Rowing your boat

The French equivalent of to go for a row (in a boat), is faire un tour en barque or faire de la barque, and to row (a boat) is ramer, which also means to stake, although if you’re rowing as a sport then it’s faire de l’aviron.

A barque is a small boat or rowing boat, a barque de pêche is a fishing boat, a patron de barque is a skipper. Aviron is rowing or an oar, which is also main d’aviron or pagaie, and avironner means to paddle, which is also pagayer.

To ram in French is percuter, and a battering ram is a bélier, which is also a ram (male sheep).

A row (noise) in French is un vacarme, and a row (noisy argument) une dispute and to row is se disputer.

So to have a row [raʊ] while going for a row [rəʊ] would be “se disputer en faire un tour en barque”, I think.

Source: Reverso

English, French, Language, Words and phrases 1 Comment


I got an email yesterday from someone who is “developing a micro-learning program dedicated to language learning”. This was the first time I’d heard the term micro-learning so I wasn’t entirely sure what it meant.

According to Wikipedia, microlearning “deals with relatively small learning units and short-term learning activities”. This sounds like the technique some people recommend of using whatever spare moments you have to learn a bit more of a language, or whatever you’re studying.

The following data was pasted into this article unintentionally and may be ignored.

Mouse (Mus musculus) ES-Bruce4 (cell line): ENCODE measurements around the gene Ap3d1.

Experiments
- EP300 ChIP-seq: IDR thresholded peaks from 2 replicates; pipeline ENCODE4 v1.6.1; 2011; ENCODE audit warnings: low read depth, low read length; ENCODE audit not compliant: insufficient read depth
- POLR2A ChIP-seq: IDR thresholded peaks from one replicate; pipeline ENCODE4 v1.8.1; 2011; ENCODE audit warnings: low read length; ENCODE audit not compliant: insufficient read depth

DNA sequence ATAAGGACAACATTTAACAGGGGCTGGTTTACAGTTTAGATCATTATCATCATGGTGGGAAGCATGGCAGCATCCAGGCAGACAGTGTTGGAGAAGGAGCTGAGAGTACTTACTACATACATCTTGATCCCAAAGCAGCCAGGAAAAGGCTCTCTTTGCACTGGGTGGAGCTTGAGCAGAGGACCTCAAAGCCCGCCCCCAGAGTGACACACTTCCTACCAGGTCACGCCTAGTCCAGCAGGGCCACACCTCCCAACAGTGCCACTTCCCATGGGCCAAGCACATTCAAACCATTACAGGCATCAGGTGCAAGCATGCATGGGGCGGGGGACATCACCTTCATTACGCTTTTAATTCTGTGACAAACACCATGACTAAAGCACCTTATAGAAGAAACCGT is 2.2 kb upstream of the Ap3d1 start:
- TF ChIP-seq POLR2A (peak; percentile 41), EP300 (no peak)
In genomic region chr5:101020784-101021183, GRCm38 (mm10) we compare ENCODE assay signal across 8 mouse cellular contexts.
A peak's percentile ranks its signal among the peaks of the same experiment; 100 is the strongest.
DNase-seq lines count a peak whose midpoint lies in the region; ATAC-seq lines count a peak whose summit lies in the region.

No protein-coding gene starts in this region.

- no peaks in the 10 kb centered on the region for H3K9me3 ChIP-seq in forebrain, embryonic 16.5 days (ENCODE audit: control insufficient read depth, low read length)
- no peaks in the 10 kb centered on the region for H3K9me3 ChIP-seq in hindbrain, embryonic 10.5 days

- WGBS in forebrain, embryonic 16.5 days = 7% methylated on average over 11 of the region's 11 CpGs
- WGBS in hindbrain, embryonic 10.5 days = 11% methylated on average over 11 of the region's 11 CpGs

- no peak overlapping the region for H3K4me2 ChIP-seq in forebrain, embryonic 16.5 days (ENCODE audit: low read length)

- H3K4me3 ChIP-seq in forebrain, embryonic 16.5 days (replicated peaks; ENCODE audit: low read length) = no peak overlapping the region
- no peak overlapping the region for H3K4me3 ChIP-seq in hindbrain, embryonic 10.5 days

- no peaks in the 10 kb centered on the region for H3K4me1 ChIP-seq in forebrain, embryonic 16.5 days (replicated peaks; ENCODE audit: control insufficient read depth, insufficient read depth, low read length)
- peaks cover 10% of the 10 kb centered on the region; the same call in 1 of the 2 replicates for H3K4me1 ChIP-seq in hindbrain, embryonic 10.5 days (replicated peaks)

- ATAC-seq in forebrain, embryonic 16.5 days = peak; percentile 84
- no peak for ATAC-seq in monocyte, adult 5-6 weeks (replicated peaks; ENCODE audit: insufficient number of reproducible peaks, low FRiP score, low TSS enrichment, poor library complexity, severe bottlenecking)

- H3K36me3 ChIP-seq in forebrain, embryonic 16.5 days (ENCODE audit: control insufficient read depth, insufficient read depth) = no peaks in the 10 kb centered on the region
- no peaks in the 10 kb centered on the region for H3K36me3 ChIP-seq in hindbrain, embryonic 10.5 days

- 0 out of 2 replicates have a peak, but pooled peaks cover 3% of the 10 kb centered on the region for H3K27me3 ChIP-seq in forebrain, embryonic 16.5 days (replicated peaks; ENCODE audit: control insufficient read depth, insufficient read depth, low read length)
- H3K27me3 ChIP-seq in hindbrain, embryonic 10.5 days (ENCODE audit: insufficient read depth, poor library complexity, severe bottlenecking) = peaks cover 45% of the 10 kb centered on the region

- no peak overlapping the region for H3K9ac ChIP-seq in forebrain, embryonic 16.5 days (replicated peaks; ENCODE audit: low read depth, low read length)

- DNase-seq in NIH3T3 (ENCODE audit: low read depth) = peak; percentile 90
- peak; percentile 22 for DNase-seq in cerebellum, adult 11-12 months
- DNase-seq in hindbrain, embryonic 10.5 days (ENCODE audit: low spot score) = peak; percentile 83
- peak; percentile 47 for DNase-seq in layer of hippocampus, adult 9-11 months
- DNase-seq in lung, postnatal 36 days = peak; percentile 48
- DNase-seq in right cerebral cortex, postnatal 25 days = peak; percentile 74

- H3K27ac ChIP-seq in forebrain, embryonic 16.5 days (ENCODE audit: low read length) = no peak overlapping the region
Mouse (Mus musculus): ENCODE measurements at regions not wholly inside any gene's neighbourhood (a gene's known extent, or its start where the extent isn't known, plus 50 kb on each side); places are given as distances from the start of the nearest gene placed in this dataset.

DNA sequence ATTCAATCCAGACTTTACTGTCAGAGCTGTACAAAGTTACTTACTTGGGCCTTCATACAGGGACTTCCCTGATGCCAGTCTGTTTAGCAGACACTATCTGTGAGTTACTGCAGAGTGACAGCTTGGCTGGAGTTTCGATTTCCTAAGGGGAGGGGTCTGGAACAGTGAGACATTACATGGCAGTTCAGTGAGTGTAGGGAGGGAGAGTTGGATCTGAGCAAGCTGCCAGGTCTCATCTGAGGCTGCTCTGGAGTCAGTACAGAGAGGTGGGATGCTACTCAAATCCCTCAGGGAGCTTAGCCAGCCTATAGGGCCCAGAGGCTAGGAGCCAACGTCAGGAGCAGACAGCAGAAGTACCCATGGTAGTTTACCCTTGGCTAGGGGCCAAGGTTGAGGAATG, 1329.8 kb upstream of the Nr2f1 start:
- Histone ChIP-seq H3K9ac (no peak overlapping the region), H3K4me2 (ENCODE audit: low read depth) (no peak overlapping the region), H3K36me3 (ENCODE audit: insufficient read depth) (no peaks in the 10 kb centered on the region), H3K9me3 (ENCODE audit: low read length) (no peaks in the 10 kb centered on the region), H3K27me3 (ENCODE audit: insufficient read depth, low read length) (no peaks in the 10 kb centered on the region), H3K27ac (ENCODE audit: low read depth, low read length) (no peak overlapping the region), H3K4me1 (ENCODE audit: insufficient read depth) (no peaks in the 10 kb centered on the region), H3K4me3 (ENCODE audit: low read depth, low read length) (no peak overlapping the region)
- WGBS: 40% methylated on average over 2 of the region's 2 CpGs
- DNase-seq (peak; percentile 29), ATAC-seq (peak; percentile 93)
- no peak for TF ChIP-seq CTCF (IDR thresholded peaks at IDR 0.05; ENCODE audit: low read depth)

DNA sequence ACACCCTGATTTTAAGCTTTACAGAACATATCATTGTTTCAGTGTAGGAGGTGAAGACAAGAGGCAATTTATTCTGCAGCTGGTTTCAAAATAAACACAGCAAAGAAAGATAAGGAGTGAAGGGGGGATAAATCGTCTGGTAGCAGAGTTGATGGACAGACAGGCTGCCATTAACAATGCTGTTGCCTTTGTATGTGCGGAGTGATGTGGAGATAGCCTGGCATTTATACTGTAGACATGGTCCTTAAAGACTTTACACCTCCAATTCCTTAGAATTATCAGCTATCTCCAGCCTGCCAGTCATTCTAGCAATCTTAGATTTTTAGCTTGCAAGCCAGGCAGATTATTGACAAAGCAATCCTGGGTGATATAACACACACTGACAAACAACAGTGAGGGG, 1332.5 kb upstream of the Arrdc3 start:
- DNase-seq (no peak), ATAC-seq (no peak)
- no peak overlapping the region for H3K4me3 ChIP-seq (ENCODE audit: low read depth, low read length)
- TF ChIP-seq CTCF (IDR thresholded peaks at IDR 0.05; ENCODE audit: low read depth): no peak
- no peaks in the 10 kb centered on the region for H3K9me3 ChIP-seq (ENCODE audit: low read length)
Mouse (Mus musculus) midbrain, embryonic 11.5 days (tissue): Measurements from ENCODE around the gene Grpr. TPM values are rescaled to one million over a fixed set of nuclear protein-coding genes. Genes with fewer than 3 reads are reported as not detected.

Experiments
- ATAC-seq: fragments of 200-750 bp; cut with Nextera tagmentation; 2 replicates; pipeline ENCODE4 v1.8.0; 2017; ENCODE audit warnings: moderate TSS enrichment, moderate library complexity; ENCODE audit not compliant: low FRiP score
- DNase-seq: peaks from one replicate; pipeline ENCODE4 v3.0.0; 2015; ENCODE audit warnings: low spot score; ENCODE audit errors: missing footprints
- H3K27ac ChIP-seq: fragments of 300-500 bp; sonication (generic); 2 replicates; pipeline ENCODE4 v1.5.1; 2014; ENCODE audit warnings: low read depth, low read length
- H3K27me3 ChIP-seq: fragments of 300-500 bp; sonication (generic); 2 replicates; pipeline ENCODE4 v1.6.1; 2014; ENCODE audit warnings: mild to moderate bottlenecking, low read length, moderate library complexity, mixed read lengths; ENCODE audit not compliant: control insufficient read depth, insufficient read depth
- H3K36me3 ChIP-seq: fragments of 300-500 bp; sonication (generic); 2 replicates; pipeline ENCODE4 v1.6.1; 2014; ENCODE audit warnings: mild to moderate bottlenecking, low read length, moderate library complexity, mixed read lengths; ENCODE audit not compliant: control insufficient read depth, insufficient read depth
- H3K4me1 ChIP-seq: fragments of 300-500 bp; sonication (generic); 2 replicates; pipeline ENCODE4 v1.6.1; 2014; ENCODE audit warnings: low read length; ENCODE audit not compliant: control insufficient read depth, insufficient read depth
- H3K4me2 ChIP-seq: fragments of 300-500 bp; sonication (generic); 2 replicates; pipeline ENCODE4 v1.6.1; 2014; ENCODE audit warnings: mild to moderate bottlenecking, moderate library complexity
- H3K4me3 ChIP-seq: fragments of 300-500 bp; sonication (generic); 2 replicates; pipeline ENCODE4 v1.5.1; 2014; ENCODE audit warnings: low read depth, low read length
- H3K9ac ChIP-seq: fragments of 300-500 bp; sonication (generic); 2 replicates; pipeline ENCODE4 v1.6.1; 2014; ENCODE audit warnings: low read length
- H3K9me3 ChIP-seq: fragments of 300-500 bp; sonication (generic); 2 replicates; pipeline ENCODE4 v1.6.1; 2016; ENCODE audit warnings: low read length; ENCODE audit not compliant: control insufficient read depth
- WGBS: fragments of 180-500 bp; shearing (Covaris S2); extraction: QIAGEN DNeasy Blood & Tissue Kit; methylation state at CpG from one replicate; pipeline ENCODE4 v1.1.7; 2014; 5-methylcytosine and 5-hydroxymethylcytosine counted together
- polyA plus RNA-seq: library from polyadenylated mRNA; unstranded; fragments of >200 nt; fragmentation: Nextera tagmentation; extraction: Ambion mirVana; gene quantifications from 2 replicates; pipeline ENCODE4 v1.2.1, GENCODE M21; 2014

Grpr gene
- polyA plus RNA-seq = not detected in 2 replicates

Do you engage in microlearning?

Do you find it a good way to learn?

I’ve tried this, and find it can be quite effective, but prefer to learn in a focused way with as few distractions as possible for a longer time – about 30 minutes seems work best for me.

English, Language, Language learning 3 Comments

Language quiz

Language quiz image

Here’s a recording in a mystery language.

Can you identify the language, and do you know where it’s spoken?

Language, Quiz questions 4 Comments

Peripatetic false friends

The English word peripatetic means “tending to walk about; constantly travelling; itinerant; nomadic”. It is also related to Aristotle, his philosophy, and the school of thought he founded. A peripatetic teacher is one who teaches in a number of different schools, and it’s common, at least in the UK, for music teachers and sometimes language teachers, to be peripatetic.

It comes from the French péripatétique, from the Latin peripatēticus, from Ancient Greek περιπατητικός ‎(peripatētikós – given to walking around), from περιπατέω ‎(peripatéō – I walk around), from περί ‎(perí – around) and πατέω ‎(patéō – I walk). The French and Latin words mean “of or relating to Aristotle and his philosophy” [source].